Jeff Parker (writer), Kev Walker (artist), Frank Martin (colorist)
The Story: Remember that song from the Kaiser Chiefs, “I Predict A Riot”? Yeah, that totally happens in this issue and it’s up to the Thunderbolts to crush the insurrection before it can begin or die trying. The wards from Avengers Academy show up, but I don’t know why or especially care because they’re fairly lame. Just saying.
The Good: Parker and Walker turn this comic up to eleven with an issue that lavishes readers with a ridiculous amount of action. There is seriously nothing I don’t like about this comic, and half the fun of buying this issue came in realizing that there are once again comics out there that I can actually get excited about waiting for and reading. Whereas a comic like “Secret Avengers” has bored me with its mediocre quality and a built in hype that promised much but has yet to deliver anything of substance, “Thunderbolts” is doing the exact opposite by quietly marching on and consistently impressing readers with unique, well-defined art and a colorful assembly of characters that you can’t help but love and despise in equal measure. And if that wasn’t incentive enough to starting reading Thunderbolts, here’s something that’s bound to catch your attention: Inexplicably, this book keeps getting better. Consider this issue, for example, which sees the conclusion of the Tbolts’ mission into the heart of a vein of mutagenic Terrigen crystals, a mission that sees Man-Thing unleash a brutality and primal rage that is every bit as frightening as it is unexpected. Never would I have considered Man-Thing to be a character I’d ever come to care about, much less actively want to know more about, but Parker makes me empathize with the muck man, and in my opinion that is a glowing testament to his skills as a writer. That, and the dialogue he is cranking out in this issue!
One liners like Crossbones’ commentary on the advantages of superior firepower and Cage’s loving homage to iconic blaxploitation films as he crushes the riot of the Raft are stellar examples of Parker’s riotous dialogue and only heighten the buzz you get reading this comic. Walker’s art is a dynamic revelation, and, having never seen his stuff before now, I’d go so far as to say that he’s probably my favorite “new” artist of the year. His five page montage of Warden Walker, Troll, and Cage fighting their way through the riot was violent like nothing else, yet utterly fascinating to watch unfold.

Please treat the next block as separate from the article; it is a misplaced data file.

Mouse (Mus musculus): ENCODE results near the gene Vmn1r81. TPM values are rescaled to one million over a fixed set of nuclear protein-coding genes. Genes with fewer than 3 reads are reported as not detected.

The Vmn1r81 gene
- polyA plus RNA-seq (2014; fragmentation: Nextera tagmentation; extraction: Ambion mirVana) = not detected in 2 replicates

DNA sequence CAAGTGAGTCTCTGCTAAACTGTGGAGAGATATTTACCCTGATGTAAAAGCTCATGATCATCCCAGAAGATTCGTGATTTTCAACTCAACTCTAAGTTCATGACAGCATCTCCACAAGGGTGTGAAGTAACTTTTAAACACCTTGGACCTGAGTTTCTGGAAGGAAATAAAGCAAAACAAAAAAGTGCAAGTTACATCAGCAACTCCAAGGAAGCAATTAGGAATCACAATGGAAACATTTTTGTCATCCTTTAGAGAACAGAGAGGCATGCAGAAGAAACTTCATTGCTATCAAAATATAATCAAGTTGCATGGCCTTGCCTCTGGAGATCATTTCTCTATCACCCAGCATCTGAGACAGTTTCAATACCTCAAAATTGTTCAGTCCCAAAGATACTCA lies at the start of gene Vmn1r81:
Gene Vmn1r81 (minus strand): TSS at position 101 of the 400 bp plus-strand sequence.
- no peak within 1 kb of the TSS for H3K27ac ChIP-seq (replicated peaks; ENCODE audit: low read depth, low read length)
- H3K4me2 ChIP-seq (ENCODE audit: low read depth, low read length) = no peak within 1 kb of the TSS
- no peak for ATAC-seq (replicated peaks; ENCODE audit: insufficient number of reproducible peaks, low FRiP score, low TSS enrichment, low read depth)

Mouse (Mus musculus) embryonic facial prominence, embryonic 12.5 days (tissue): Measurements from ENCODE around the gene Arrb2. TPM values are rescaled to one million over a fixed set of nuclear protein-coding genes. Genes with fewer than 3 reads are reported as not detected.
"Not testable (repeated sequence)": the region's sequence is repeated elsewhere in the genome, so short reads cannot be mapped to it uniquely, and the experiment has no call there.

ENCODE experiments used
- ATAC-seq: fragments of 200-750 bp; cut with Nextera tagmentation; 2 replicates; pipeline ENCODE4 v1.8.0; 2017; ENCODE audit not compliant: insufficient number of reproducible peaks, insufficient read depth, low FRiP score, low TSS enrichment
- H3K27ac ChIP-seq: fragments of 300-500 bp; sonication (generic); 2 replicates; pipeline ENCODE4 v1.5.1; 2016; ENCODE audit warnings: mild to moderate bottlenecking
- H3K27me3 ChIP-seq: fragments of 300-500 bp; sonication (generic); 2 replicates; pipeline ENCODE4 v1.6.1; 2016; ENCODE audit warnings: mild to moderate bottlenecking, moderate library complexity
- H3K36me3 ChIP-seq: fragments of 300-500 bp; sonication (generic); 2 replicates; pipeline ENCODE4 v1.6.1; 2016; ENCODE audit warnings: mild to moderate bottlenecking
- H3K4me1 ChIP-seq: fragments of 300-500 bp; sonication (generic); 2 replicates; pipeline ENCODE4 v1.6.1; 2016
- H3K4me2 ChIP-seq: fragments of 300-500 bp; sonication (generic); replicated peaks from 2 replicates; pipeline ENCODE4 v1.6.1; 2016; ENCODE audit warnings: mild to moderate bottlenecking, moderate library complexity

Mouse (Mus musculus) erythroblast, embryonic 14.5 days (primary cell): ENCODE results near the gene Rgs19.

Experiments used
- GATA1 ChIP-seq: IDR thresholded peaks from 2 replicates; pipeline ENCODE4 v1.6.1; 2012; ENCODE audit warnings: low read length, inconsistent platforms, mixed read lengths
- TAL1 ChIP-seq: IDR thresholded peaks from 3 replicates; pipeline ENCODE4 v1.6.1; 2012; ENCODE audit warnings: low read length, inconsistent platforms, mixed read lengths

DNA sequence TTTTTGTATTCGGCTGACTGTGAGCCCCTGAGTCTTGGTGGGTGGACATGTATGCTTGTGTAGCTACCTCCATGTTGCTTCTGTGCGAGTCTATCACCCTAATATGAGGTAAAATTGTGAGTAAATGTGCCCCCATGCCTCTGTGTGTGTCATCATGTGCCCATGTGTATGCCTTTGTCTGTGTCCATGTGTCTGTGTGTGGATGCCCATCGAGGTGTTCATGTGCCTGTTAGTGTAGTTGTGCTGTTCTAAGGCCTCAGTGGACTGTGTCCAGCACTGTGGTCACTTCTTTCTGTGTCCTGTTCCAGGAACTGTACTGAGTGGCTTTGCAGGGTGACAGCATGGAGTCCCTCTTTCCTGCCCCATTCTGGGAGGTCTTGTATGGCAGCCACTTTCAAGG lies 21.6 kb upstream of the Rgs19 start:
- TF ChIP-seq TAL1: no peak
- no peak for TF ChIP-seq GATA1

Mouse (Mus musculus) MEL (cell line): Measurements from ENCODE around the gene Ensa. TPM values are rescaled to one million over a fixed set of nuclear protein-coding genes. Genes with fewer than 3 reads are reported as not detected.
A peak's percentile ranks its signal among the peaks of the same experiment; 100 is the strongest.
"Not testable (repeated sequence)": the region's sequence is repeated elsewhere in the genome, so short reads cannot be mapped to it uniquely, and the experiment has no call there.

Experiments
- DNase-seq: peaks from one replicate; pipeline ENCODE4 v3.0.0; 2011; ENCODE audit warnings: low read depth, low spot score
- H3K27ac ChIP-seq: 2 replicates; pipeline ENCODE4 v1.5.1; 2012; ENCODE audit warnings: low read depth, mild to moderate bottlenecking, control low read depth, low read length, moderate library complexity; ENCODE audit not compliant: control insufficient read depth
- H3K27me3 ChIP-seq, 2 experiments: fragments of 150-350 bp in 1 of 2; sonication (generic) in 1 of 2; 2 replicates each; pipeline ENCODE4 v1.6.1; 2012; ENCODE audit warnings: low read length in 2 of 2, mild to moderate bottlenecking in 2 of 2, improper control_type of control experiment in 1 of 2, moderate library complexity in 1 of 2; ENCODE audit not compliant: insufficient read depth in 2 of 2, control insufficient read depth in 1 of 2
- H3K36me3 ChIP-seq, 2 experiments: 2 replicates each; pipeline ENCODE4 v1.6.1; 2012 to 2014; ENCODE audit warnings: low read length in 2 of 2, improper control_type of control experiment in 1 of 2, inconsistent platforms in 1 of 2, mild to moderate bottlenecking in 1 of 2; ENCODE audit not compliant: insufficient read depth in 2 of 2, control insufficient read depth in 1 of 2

The Not So Good: I’m still a little disappointed that Mach V, and Fixer seem to have been relegated to supporting cast in this iteration of the team. Speaking strictly as a fan of the comic, I would love to see these guys participate as active members in the field team, if only to add a greater sense of lineage and experience to the team that Songbird and Moonstone have already helped solidify. And can anyone explain to me why this comic bothered to crossover with Avengers Academy!? The kids showed up in this comic for exactly two very uninteresting pages that had nothing substantial to do with understanding or appreciating the plot. And for that matter, isn’t (part of) the point of a crossover to incentivize buying the companion issues of the story in the other comic? Because, assuming it is and I’m not completely out of my mind here, this issue of “Thunderbolts” not only didn’t make me want to buy “Avengers Academy” 3 and 4, but it actually convinced me I’d never need to waste my time on that comic. So….yeah, thanks for that, Marvel. I guess.
Conclusion: Lots of fun, lots of action. These to me are the foundations of a comic worth buying, and “Thunderbolts” has been maintaining this quality ever since Parker and Walker came on board to ring in the Heroic Age with style and audacity. This really is good, solid entertainment, and well worth your buying dollar. Check it out!